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ON THE FLY Your Source for Everything Hockey Exclusive interview with Vancouver Canucks winger, Alexandre Burrows on Pages 6 &7

Hockey players are incredibly witty guys. Turn to page 10 for the best hockey quotes of all time Visors mandatory in the NHL? Schneideror Luongo as number one goalie in Vancouver? Lockout? See page 17 for questions and controversy all around the league

Hockey is a great game that we all love but have you ever wondered how it started? See page 10 for a brief history of hockey Think you know hockey? Take the ultimate test on page 13 to find out whether you need to watch more hockey or if you are destined for the Hall of Fame

THE RACE FOR THE STANLEY CUP IS ON! SEE INSIDE FOR A COMPLETE MAP OF THE 201213 STANLEY CUP PLAYOFFS


Table of Contents Page 2 . . .

About the Author

Pages 3-4 . . .

“How To”

Pages 6-7 . . .

Interview with Alex Burrows

Pages 8-9 . . .

Hockey Terms in French

Page 10 . . .

History of Hockey

Page 11 . . .

Hockey jokes

Page 12 . . .

The Best Hockey Quotes of All Time

Page 13 . . .

Hockey Trivia

Page 14 . . .

Trivia Answers

Page 15 . . .

Trivia Results

Page 16 . . .

Tracking the 2012-13 Stanley Cup Playoffs

Page 17 . . .

Controversy and Questions Around the League


Pg. 18. . .

Crazy Fans All Over the League

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Hockey is everything to me. It’s a fastpaced game with intensity and fighting. In the post-season (commonly known as the playoffs), National Hockey League players and fans like myself treat a loss like it is the end of the world and a win like we just won a lottery. As an unknown hockey player said, “Hockey is our national religion. We have ice in our blood and blood on our ice.” In 2011, the Vancouver Canucks players had worked so hard to get to the Stanley Cup Final, fighting injuries and achieving incredible awards as a team and individually to lose in Game 7 which broke my heart. I was so sure that the Stanley Cup would come to Vancouver for the first time in history that year. I had even reserved a spot on the wall in my room for a picture of the entire Canucks team gathered around the Cup. It was such a great season and I will never forget it. I had an awesome time going Downtown or to Rogers Arena to watch games, wearing my jersey on every game day, or putting blue, green and white warrior stripes on my face. I was so upset after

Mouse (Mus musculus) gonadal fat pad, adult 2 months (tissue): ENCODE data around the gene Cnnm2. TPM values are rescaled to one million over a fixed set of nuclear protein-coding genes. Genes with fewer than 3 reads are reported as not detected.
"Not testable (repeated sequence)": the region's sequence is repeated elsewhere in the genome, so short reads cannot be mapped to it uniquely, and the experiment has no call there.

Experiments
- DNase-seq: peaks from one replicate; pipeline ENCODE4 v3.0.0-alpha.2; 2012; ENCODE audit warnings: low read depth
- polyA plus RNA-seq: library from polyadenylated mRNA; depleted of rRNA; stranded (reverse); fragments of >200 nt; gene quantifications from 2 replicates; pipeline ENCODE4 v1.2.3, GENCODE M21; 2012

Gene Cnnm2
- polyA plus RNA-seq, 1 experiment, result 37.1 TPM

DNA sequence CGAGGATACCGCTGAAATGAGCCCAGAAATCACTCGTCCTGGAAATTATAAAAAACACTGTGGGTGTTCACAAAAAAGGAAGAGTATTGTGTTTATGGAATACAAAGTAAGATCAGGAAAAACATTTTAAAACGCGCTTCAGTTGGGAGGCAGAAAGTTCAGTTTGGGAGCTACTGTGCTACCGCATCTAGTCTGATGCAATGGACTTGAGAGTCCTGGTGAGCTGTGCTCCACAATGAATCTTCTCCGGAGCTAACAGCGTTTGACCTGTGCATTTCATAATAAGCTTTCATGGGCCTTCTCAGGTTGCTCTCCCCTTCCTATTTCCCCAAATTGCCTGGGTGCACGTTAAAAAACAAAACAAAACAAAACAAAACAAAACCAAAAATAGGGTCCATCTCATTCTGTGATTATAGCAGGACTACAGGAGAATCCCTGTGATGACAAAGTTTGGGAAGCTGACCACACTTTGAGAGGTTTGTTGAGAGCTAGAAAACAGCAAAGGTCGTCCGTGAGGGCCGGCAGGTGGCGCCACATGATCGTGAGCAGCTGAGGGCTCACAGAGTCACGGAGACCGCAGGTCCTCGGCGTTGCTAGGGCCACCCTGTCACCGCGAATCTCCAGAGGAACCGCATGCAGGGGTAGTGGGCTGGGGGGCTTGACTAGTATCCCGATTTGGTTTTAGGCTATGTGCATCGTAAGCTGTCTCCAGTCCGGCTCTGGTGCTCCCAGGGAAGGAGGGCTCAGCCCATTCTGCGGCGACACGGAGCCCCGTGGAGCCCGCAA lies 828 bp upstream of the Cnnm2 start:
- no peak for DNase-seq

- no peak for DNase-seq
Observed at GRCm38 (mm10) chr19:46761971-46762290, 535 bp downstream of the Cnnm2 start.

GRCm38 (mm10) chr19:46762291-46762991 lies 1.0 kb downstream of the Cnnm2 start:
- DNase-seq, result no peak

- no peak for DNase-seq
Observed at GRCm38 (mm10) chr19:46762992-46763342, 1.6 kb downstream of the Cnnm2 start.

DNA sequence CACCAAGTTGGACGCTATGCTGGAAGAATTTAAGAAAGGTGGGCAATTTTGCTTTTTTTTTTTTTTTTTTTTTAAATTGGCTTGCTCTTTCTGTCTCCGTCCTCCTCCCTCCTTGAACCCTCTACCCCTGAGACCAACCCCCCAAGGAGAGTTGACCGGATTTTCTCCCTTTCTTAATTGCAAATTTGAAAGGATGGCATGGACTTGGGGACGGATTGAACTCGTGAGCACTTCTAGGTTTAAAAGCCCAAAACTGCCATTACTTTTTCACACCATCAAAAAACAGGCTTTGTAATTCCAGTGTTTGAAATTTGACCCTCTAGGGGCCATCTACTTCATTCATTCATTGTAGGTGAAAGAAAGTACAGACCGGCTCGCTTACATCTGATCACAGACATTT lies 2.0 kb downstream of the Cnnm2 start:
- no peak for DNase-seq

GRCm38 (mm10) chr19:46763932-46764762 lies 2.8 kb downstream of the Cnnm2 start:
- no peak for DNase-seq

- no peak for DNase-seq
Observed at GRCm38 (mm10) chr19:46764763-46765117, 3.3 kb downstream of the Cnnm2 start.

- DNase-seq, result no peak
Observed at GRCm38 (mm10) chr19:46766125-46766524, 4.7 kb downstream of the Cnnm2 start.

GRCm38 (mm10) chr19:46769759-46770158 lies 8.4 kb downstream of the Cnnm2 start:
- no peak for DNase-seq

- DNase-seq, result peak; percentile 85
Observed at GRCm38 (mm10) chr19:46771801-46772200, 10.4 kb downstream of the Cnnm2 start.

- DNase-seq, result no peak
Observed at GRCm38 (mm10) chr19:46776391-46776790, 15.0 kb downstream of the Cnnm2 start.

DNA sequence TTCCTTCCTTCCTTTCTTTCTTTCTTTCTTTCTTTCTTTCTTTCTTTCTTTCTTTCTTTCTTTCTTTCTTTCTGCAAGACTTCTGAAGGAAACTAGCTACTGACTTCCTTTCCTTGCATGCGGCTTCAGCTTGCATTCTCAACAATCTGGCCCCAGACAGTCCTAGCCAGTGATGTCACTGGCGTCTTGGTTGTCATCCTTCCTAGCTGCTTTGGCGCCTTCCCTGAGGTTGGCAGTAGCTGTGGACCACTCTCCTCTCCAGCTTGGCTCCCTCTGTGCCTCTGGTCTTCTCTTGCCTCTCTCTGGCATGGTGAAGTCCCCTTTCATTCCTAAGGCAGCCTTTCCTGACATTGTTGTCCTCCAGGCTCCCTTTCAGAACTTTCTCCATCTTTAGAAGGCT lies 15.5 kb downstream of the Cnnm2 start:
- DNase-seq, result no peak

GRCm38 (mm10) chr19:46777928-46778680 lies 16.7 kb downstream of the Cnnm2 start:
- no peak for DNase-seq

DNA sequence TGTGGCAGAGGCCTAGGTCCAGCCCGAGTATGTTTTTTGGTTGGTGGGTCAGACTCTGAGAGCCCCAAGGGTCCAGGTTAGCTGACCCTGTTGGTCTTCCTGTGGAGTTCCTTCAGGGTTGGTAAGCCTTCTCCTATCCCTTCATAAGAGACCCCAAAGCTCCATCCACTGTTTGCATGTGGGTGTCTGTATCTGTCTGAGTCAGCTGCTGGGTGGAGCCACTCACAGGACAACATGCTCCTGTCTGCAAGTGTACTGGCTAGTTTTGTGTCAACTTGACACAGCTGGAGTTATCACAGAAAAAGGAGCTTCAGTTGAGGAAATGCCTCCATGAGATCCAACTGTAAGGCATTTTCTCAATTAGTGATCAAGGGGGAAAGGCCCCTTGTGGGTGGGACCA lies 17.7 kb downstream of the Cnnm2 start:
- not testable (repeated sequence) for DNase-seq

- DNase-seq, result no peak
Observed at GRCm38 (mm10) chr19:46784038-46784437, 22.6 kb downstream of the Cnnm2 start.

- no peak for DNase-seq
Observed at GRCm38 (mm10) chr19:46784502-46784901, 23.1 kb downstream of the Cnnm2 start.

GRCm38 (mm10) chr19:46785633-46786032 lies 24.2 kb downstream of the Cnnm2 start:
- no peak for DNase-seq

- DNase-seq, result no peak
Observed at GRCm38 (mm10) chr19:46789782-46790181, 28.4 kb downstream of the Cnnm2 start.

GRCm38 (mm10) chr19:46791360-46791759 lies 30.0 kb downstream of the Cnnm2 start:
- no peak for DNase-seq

that 4-0 Game 7 loss, I cried but I really was proud of my team as they were only one win (sixty minutes) away from a Stanley Cup. In “do or die” games in the playoffs such as Game 7s, the looks of determination on the players’ faces are incredible and inspiring. As a fan, you come to appreciate these players’ speed, dedication and perseverance. For example, Ryan Kesler does about 200 slap shots a day and the results are evident when he plays. When these players are injured, they still play because they want to help their team. I am a Vancouver Canucks fan because these guys are amazing players on the ice and charitable, selfless people off the ice. The Vancouver Canucks organization is like no other team in the National Hockey League with the amount of charity work they do with campaigns such as the Canucks Place, Canucks Autism Network and many more.